Mindfulness is Associated with Lower Perpetrator Levels of Physical and Sexual Dating Violence
By John M. de Castro, Ph.D.
“perceived partner infidelity and dating violence perpetration were positively related for women with low and mean dispositional mindfulness, but not for women with high dispositional mindfulness.” – Megan Brem
Dating should be a time for young people to get together, get to know one another and have fun. But all too often, dating involves violence or aggression. Nearly 1.5 million high school students in the U.S. experience physical abuse from a dating partner each year, 33% are victims of physical, sexual, emotional or verbal abuse from a dating partner, and 10% have been purposefully hit, slapped or physically hurt. Dating violence doesn’t just occur in High School as 43% of college women experience violent or abusive dating behaviors. Sadly, only about a third of the victims ever tell anyone about the abuse. Hence it is important to find ways to prevent dating violence. Mindfulness has potential to reduce dating violence.
In today’s Research News article “Understanding the Role of Alcohol, Anxiety, and Trait Mindfulness in the Perpetration of Physical and Sexual Dating Violence in Emerging Adults.” (See summary below or view the full text of the study at: https://www.ncbi.nlm.nih.gov/pmc/articles/PMC6579748/), Ngo and colleagues recruited emerging adults (aged 18-25) who were seeking treatment at an emergency department for any reason. They completed measures of alcohol use, mindfulness, anxiety, and perpetration of dating violence including sexual dating violence and physical dating violence.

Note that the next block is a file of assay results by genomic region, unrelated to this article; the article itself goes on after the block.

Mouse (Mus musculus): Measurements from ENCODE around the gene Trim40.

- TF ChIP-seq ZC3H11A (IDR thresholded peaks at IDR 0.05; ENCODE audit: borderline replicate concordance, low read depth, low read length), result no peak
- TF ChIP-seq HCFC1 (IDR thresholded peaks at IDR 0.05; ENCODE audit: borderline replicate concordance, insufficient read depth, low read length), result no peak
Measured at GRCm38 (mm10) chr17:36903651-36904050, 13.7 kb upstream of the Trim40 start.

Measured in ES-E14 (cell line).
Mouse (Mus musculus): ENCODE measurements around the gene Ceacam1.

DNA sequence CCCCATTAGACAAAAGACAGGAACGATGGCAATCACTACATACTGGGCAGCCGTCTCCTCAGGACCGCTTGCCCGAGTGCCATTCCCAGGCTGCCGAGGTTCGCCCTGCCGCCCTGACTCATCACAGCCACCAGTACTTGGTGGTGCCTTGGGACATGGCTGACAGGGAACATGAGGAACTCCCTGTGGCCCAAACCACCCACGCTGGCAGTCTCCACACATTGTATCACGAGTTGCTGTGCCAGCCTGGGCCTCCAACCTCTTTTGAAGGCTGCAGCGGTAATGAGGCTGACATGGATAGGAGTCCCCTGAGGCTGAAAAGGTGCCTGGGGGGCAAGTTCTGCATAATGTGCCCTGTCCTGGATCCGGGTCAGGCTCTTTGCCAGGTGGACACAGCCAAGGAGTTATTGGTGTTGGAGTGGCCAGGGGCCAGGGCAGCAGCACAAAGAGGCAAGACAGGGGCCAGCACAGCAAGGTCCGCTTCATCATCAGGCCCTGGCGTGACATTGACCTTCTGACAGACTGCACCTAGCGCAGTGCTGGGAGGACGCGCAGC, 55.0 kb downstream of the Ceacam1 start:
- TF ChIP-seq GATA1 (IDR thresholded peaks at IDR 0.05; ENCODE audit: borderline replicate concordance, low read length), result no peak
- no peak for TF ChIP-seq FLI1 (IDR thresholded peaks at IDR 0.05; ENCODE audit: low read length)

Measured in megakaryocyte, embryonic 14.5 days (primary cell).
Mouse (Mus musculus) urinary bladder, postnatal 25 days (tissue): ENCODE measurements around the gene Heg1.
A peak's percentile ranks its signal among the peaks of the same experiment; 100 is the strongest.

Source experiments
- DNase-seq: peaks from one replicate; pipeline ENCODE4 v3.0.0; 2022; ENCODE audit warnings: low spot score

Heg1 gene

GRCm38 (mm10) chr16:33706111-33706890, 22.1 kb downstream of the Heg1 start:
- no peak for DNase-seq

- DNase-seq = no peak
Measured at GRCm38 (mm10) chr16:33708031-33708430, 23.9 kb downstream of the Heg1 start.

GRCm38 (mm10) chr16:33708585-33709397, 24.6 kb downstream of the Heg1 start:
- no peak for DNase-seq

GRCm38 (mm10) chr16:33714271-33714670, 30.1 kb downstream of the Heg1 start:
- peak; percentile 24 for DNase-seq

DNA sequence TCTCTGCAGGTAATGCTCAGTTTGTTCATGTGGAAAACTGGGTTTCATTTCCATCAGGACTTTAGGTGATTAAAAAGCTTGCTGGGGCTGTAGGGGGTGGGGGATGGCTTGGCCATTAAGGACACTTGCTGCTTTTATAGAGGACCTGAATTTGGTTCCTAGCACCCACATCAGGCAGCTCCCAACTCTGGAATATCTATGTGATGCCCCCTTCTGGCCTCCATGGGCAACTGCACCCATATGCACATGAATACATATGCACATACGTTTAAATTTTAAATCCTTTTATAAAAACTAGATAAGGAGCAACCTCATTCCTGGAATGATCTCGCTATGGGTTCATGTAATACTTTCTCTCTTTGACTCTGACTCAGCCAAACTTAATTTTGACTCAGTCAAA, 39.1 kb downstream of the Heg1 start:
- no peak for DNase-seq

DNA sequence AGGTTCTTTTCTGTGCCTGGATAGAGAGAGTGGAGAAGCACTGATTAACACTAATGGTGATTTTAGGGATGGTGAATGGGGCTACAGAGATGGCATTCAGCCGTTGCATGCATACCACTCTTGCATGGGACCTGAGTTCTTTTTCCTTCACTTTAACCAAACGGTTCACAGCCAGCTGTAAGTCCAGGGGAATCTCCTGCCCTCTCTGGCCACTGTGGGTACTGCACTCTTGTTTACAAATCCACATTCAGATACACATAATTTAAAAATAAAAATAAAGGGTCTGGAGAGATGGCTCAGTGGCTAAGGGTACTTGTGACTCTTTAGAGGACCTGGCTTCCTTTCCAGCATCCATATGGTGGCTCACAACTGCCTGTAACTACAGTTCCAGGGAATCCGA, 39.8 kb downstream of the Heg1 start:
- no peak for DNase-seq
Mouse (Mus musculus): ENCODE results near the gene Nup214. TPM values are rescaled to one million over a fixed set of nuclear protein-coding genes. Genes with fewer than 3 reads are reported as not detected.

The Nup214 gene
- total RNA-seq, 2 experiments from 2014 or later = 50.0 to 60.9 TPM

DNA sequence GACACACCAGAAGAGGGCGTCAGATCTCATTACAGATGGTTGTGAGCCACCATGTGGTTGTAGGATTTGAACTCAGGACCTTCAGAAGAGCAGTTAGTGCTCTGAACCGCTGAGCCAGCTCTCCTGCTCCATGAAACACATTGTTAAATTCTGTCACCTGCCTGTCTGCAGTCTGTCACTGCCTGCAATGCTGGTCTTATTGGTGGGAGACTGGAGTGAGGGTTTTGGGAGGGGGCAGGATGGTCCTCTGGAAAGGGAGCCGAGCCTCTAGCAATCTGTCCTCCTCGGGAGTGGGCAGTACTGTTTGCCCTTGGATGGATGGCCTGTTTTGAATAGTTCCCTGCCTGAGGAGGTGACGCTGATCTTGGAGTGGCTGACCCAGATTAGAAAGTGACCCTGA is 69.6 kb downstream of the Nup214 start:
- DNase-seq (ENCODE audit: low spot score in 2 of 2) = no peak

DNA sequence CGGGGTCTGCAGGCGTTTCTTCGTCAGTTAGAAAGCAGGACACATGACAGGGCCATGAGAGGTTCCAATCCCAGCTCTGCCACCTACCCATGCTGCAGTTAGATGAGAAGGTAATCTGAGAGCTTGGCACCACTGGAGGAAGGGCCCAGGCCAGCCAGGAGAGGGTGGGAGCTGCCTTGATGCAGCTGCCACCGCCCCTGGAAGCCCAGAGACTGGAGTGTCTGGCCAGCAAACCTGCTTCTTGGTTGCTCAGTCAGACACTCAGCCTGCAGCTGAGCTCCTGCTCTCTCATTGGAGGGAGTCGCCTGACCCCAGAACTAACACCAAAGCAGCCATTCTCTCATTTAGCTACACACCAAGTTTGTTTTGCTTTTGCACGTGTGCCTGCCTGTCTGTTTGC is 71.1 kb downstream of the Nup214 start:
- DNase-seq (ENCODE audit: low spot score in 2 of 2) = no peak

They found that in both males and females alcohol consumption and high levels of anxiety were related to higher perpetrator levels of both physical and sexual dating violence. On the other hand, they report that high levels of mindfulness, particularly the acting with awareness and non-judgement facets, was related to lower perpetrator levels of both physical and sexual dating violence.
It needs to be kept in mind that this study is correlational and as such no definitive conclusions regarding causation can be reached. But the results suggest that dating violence, both the physical and sexual forms, are lower when mindfulness is present and when anxiety and alcohol are absent. These may be useful leads for potential interventions to reduce dating violence perpetration in emerging adults by training in mindfulness, dealing with anxiety, and reducing alcohol consumption.
Dating is very important to emerging adults. But dating violence is a serious problem. Discovering means to reduce the likelihood of engaging in dating violence would be highly desirable. The present results suggest that mindfulness training may be an important tool to reduce these troubling occurrences.
Hence, mindfulness is associated with lower perpetrator levels of physical and sexual dating violence.
“mindfulness interventions have led to improvements across a range of mental health problems, including domains known to be associated with dating violence.” – Ryan Shorey
CMCS – Center for Mindfulness and Contemplative Studies
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Ngo, Q. M., Ramirez, J. I., Stein, S. F., Cunningham, R. M., Chermack, S. T., Singh, V., & Walton, M. A. (2018). Understanding the Role of Alcohol, Anxiety, and Trait Mindfulness in the Perpetration of Physical and Sexual Dating Violence in Emerging Adults. Violence against women, 24(10), 1166–1186. doi:10.1177/1077801218781886
This study examines alcohol consumption, anxiety, trait mindfulness, and physical and sexual dating violence aggression (PDV and SDV) among 735 emerging adults (18–25 years) in an urban emergency department. Of the total sample, 27.2% perpetrated PDV and 16.5% perpetrated SDV. Alcohol was positively associated with PDV/SDV. Anxiety was positively associated with PDV. Mindfulness was negatively associated with PDV/SDV. Interaction analyses revealed women had lower PDV with higher nonjudgment facet of mindfulness. Higher act aware was associated with lower PDV regardless of high versus low alcohol. Findings indicate different contributing factors among perpetrators of PDV/SDV; some factors may be attenuated by mindfulness.